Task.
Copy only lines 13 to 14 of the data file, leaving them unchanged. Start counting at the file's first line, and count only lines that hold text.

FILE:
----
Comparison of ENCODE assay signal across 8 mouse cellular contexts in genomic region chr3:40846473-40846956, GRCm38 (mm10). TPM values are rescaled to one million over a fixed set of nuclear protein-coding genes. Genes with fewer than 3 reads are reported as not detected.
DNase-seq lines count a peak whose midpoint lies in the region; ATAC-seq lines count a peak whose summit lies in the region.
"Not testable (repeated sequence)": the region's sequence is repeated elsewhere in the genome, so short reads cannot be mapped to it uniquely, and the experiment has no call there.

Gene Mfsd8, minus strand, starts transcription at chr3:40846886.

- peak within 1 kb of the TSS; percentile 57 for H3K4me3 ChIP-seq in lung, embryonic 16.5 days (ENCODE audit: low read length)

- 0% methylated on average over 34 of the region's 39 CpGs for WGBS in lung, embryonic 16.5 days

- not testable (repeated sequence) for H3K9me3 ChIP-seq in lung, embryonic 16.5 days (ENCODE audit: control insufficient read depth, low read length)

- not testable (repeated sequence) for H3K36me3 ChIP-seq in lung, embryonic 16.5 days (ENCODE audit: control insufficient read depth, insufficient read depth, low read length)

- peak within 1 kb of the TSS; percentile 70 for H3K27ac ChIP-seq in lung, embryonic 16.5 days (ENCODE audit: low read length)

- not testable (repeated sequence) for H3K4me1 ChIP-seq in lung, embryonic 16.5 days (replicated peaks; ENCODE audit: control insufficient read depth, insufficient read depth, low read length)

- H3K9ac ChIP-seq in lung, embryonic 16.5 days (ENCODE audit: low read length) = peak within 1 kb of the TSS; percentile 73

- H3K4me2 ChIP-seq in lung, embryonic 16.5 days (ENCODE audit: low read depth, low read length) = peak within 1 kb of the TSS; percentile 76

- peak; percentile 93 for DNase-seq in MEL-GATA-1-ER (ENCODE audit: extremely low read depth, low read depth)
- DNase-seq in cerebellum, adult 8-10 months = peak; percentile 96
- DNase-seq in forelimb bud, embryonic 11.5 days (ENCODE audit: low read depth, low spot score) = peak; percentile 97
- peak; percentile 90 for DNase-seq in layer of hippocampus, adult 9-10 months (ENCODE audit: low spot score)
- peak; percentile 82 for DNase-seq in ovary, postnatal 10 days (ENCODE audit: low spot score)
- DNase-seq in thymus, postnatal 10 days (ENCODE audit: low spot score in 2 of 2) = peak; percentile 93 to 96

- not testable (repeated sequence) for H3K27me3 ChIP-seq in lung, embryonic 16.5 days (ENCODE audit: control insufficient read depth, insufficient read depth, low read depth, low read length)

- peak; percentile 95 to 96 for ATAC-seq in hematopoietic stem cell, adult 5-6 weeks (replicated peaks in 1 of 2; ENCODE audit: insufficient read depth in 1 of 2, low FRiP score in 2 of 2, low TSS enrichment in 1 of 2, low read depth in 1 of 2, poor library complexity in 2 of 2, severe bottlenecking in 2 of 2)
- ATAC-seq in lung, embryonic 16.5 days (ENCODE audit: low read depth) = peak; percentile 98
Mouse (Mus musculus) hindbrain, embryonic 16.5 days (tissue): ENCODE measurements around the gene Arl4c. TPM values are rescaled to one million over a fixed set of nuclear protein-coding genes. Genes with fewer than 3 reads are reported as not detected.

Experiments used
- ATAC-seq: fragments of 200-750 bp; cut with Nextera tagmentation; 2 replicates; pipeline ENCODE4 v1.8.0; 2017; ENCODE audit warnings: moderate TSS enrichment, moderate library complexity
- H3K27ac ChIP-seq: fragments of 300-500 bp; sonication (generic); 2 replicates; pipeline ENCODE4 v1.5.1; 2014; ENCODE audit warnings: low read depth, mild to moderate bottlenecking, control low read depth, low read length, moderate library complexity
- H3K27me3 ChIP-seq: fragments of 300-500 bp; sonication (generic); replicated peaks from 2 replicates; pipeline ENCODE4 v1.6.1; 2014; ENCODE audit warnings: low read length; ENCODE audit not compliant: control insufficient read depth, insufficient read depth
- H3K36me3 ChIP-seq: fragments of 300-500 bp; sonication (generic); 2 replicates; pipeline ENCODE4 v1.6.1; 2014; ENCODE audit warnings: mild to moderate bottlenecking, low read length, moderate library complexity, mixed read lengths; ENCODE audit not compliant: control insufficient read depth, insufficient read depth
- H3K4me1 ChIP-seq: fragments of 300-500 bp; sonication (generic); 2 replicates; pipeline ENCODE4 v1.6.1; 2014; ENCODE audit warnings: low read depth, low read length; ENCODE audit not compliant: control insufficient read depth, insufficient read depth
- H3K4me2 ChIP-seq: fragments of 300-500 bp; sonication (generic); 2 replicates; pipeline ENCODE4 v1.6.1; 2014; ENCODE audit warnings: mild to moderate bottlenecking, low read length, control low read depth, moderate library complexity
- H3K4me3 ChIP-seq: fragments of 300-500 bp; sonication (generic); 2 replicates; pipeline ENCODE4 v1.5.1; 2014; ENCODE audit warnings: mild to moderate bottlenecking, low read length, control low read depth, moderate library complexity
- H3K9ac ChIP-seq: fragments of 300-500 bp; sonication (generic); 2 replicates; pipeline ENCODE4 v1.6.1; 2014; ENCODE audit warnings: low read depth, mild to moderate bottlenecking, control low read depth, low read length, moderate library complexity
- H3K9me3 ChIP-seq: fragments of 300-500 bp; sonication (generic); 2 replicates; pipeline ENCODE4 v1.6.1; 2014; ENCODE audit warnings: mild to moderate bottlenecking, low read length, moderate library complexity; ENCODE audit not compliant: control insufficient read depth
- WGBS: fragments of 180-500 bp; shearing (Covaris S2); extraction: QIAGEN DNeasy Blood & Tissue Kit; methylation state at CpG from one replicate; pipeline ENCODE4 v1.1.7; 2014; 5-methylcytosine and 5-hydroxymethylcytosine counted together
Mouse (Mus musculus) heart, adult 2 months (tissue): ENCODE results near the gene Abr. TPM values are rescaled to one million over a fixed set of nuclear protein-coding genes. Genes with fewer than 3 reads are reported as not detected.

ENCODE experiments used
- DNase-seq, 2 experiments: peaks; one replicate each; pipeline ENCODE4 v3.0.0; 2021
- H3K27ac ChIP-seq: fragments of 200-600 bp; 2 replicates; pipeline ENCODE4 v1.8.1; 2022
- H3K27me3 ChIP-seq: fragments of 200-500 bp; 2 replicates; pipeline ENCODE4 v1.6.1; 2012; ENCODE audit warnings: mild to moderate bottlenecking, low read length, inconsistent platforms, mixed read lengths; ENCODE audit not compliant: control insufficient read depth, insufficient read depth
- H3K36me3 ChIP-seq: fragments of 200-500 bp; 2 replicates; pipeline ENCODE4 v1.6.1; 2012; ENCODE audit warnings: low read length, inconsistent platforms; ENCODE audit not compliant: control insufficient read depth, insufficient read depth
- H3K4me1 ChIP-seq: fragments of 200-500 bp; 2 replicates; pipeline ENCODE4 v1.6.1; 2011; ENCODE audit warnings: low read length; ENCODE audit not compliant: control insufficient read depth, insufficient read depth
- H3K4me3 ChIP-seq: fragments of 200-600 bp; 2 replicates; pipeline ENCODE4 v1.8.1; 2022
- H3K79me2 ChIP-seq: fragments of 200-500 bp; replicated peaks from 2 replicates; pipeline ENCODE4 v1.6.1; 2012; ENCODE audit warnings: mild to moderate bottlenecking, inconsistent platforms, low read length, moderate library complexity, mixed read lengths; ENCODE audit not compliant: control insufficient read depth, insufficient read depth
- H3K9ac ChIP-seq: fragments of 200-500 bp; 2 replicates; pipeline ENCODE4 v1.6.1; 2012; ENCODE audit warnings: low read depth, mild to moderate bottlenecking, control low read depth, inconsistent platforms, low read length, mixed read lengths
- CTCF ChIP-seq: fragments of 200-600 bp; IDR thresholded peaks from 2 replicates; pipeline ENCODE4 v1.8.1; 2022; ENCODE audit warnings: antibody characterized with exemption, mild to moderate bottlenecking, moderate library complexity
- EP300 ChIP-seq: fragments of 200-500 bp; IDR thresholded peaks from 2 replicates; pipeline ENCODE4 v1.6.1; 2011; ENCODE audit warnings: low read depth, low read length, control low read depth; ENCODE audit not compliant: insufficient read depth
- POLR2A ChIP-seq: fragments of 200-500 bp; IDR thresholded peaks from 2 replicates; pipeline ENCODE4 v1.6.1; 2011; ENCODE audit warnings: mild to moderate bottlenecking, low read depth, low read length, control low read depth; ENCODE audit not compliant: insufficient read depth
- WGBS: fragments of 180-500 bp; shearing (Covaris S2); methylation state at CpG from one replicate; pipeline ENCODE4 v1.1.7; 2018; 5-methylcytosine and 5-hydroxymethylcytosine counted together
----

- peak; percentile 93 for DNase-seq in MEL-GATA-1-ER (ENCODE audit: extremely low read depth, low read depth)
- DNase-seq in cerebellum, adult 8-10 months = peak; percentile 96